Colourful equality – Rwanda visit final

What made The Salvation Army come to Rwanda at all? On Sunday we went to the birthplace of it all, the town of Kayenzi. On our way there we, as usual before a meeting, passed Salvationists walking to the corps. Our car passed them at least 5 km from the venue.

The reason behind it all was that International Headquarters emergency team were asked to come and help after the genocide in 1994. The team came to Kayenzi to help with registration of people returning home and giving counselling in their traumas. We also build some houses since many had been destroyed. People asked why a church did this and so we began sharing our faith and gathered people to worship.

The rest is history and here I come with a project coordinator from Sweden. We continue to serve the community by an equal share of development projects and conveying the living word from God. That is, of course, done in equal partnership with the Rwandan leaders. I would have no message at all without the equally inspired translator Francois.

This Sunday the meeting is in some senses very un-African. We begin 10am sharp and end two hours later. They evidently can make exceptions and have short meetings when busy Europeans visit.

In this town the corps also runs a preschool in cooperation with the local community leaders. It is a pilot program to raise the standards of the coming generation. 37 children attend. In order to help the families to raise their standards, and pay school fees, the Salvation Army also runs an animal bank and sewing classes.

Back in Kigali we stop to look at the new corps building in Batsinda that is under construction. It will take around 300 people and will be the new location for Kigali corps. Next to the hall a new preschool will be built. That project will be co-funded by Sweden and Japan.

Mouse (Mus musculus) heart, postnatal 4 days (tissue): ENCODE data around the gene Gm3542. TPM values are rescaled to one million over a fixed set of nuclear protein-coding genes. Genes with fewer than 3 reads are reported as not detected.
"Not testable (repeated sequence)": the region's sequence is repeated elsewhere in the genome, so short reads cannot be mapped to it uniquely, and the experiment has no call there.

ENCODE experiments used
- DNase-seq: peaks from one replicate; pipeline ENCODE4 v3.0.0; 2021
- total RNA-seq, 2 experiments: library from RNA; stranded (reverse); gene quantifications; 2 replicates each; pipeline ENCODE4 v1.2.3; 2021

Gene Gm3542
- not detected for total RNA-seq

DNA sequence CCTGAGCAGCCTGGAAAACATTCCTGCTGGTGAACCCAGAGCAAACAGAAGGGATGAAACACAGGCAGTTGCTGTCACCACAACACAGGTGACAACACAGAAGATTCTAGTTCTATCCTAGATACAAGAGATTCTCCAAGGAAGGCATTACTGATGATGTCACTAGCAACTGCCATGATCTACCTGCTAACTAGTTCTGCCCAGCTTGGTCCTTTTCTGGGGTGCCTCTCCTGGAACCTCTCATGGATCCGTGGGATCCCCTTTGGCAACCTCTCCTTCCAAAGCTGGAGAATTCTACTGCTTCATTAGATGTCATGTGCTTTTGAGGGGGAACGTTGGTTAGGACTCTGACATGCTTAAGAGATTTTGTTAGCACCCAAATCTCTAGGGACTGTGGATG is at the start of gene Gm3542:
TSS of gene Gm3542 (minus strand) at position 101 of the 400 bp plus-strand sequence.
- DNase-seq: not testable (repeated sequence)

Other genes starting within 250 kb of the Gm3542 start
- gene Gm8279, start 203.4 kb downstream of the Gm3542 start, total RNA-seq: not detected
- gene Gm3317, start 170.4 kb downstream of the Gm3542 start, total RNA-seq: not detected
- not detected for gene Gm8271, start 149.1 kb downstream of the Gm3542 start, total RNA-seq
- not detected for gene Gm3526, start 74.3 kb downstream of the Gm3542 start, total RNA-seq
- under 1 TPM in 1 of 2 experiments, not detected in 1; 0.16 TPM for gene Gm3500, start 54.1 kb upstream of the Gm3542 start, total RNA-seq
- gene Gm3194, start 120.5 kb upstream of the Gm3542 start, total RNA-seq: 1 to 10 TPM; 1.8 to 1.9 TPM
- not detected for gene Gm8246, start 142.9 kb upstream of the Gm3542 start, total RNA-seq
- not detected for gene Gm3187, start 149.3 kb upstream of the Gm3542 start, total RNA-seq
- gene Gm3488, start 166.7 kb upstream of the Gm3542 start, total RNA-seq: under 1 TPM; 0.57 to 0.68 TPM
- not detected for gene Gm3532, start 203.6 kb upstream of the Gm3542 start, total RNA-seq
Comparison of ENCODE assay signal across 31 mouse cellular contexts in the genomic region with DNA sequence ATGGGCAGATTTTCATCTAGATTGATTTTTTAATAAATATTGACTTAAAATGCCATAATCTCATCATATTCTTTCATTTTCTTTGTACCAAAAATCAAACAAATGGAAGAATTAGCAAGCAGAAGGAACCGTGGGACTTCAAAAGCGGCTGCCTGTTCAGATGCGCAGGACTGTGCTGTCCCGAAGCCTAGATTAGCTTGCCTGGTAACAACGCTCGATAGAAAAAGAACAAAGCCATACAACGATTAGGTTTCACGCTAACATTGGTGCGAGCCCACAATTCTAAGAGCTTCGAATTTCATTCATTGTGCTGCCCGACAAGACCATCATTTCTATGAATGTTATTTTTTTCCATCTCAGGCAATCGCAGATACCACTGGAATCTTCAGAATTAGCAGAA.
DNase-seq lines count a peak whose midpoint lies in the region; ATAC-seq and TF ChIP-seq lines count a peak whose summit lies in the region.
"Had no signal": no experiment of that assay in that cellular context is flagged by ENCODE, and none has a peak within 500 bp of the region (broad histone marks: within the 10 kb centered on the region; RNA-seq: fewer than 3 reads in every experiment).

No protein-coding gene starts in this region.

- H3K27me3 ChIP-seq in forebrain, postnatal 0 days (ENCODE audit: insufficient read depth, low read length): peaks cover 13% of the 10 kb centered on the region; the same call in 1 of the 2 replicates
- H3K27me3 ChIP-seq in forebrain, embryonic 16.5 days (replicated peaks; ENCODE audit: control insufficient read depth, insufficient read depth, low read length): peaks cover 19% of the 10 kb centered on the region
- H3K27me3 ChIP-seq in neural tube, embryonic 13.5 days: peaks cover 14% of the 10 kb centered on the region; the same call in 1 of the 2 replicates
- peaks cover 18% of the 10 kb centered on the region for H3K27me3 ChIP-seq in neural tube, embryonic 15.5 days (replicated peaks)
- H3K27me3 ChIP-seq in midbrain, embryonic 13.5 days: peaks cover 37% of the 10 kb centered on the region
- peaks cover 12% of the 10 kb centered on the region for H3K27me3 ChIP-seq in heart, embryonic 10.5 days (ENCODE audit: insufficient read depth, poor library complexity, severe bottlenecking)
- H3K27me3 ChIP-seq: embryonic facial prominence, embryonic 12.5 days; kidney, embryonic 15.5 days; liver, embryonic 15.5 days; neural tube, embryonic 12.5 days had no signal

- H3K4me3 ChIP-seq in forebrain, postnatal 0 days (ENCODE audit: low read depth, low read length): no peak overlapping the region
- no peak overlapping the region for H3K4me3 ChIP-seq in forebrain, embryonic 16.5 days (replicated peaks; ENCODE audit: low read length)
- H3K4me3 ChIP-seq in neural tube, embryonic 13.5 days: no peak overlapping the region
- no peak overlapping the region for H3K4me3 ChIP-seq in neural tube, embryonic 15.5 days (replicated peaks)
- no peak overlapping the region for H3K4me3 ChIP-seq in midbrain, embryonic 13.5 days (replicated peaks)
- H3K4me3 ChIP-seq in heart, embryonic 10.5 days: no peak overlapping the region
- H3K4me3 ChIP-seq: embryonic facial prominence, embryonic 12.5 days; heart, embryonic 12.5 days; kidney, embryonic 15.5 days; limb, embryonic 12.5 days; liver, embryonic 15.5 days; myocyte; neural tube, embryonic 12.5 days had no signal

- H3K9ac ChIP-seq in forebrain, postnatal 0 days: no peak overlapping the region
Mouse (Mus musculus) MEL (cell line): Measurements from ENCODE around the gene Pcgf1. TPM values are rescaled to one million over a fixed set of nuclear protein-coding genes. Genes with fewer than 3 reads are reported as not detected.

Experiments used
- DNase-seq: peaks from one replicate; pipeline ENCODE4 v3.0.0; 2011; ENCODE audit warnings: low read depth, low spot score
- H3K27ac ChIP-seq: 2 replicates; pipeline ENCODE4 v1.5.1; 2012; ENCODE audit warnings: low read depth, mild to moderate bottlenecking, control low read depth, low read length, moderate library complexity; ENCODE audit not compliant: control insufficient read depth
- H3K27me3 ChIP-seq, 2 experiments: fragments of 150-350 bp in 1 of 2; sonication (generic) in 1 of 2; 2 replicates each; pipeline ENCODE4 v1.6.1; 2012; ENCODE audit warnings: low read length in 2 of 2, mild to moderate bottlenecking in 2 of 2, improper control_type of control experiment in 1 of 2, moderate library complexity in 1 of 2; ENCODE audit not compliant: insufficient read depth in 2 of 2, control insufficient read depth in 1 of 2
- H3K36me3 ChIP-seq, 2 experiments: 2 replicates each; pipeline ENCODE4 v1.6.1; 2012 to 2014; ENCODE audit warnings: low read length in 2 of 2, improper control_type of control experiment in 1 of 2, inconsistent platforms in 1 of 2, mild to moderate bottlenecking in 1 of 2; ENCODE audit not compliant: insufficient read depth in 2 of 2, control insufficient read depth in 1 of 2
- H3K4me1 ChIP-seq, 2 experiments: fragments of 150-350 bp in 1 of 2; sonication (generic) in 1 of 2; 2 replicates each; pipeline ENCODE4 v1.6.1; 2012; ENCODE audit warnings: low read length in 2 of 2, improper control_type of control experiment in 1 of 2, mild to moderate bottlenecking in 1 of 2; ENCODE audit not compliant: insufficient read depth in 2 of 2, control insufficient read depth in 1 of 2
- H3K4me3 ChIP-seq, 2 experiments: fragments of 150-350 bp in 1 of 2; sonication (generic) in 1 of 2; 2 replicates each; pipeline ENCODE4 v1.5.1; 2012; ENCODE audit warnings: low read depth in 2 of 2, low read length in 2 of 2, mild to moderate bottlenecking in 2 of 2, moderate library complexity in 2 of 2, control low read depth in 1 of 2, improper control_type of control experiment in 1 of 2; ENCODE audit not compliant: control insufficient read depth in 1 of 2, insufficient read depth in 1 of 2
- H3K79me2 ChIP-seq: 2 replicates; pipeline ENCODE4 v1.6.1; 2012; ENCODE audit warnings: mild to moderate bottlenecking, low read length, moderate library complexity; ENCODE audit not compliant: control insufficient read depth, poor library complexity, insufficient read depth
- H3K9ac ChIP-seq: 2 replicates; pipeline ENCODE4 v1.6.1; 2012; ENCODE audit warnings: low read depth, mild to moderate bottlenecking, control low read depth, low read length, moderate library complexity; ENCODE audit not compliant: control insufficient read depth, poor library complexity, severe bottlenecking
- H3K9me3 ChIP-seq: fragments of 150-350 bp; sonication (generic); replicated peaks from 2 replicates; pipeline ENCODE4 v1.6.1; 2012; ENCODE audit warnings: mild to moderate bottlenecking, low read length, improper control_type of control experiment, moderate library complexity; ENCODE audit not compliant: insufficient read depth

As our visit come to an end I naturally reflect on the many impressions from the week. I am impressed by the leadership team in the Command. God gave a clear vision to Colonel Nyambala to build capacity, to equip and develop officers and local leaders. A stable foundation is crucial to growth.

I am impressed by how women’s groups are organised and developed. There are meetings for the girls, the young women and adult women. Each section has their team of leaders. Command Headquarters prepare a program book that the women can buy. Getting cash for that is a sacrifice – but then no development comes without a cost. That goes for the rich world too. It sometimes looks like we are more reluctant to make personal sacrifices for the church to grow.

No visit here is complete without going to the local market. I got myself a colourful African dress. Colourful can be the word for the people, the countries of Rwanda and Burundi and for the way they worship and serve the Lord. I got a bit of more colour into my life. Thank you Rwanda.

Pictures below: Building for the pre-scool./Sewing classes for future income generation./Sharing bookmarks from India South West with women ministry leaders./The local market in Kigali.

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